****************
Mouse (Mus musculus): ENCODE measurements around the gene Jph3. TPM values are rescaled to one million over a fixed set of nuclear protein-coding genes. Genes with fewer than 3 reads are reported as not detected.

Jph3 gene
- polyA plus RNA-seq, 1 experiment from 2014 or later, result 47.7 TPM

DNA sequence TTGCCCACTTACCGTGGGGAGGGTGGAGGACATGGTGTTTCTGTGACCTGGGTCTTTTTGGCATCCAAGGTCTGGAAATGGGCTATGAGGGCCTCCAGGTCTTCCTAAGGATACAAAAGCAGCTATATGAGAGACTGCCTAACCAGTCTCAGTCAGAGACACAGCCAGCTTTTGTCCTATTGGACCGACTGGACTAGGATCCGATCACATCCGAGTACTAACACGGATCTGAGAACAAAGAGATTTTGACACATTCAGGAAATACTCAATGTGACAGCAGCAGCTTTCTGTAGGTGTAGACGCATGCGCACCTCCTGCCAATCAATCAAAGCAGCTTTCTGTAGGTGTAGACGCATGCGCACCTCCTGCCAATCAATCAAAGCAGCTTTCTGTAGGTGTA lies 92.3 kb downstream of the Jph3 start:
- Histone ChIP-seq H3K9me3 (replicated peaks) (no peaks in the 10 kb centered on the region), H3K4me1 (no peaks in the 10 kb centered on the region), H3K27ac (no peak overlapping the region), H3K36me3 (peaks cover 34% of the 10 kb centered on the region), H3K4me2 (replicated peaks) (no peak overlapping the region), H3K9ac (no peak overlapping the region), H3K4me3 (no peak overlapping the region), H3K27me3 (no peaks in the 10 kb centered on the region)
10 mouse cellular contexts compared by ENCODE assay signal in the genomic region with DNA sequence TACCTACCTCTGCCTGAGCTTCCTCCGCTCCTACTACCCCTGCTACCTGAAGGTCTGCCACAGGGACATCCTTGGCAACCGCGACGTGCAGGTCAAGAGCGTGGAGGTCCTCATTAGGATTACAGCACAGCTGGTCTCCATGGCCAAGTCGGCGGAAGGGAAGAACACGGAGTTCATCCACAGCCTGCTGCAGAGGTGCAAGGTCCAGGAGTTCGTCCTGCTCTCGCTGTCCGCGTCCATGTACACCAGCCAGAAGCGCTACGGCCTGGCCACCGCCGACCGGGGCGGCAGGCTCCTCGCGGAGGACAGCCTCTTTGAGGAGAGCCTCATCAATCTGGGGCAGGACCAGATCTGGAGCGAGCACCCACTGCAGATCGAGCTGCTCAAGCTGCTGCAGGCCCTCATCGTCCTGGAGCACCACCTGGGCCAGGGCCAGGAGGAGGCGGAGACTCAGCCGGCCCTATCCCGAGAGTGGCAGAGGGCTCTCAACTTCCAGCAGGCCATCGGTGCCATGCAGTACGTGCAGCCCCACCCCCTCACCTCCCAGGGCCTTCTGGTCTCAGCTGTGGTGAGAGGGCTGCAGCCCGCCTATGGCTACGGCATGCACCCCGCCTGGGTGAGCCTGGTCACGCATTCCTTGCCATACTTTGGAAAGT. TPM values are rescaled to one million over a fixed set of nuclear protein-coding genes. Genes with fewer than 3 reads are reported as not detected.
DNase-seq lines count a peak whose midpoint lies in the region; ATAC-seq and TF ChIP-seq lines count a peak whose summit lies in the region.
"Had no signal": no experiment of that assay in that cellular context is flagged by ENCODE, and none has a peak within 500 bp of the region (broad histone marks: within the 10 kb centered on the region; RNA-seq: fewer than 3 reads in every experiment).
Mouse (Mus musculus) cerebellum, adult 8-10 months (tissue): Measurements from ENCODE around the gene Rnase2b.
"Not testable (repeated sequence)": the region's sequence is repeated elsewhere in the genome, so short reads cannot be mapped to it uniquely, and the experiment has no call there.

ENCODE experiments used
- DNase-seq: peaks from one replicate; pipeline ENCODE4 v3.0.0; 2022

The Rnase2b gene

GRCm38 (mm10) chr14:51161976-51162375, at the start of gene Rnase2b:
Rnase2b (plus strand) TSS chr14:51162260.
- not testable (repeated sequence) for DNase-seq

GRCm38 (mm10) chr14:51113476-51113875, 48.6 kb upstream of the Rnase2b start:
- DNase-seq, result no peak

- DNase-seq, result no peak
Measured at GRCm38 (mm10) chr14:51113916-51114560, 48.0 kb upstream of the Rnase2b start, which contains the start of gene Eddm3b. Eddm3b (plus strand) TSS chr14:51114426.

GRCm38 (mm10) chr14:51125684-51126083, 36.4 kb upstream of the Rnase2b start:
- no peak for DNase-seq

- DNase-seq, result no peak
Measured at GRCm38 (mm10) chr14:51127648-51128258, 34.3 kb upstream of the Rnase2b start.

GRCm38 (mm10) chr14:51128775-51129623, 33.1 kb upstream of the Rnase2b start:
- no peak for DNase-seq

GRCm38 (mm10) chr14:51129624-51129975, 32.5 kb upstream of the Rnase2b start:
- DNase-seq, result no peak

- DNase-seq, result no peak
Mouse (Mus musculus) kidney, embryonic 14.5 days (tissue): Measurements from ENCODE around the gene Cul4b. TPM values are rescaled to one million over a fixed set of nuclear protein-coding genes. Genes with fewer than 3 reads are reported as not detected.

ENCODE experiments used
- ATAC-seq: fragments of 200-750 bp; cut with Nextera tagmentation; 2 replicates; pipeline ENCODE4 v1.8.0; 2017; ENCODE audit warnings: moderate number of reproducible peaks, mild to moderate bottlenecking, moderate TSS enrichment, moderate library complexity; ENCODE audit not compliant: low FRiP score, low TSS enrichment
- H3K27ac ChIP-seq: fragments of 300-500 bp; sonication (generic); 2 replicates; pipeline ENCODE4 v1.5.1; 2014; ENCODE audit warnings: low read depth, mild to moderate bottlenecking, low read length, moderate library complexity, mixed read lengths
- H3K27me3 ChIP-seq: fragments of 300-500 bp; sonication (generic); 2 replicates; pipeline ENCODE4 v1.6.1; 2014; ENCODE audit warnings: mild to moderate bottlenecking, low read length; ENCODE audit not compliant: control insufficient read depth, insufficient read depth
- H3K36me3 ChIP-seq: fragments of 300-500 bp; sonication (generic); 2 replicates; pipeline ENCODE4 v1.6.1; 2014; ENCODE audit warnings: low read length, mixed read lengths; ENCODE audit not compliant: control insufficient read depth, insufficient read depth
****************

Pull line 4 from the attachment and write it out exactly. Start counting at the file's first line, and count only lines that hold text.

DNA sequence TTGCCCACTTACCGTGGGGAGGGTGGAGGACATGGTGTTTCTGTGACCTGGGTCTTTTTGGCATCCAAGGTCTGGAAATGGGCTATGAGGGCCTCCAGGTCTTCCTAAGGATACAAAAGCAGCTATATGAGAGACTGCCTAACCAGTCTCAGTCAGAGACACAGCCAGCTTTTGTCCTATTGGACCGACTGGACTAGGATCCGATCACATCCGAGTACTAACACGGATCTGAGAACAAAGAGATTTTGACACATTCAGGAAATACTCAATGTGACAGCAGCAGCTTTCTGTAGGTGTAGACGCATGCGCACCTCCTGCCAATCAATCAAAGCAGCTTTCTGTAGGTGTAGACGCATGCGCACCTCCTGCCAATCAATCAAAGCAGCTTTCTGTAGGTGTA lies 92.3 kb downstream of the Jph3 start: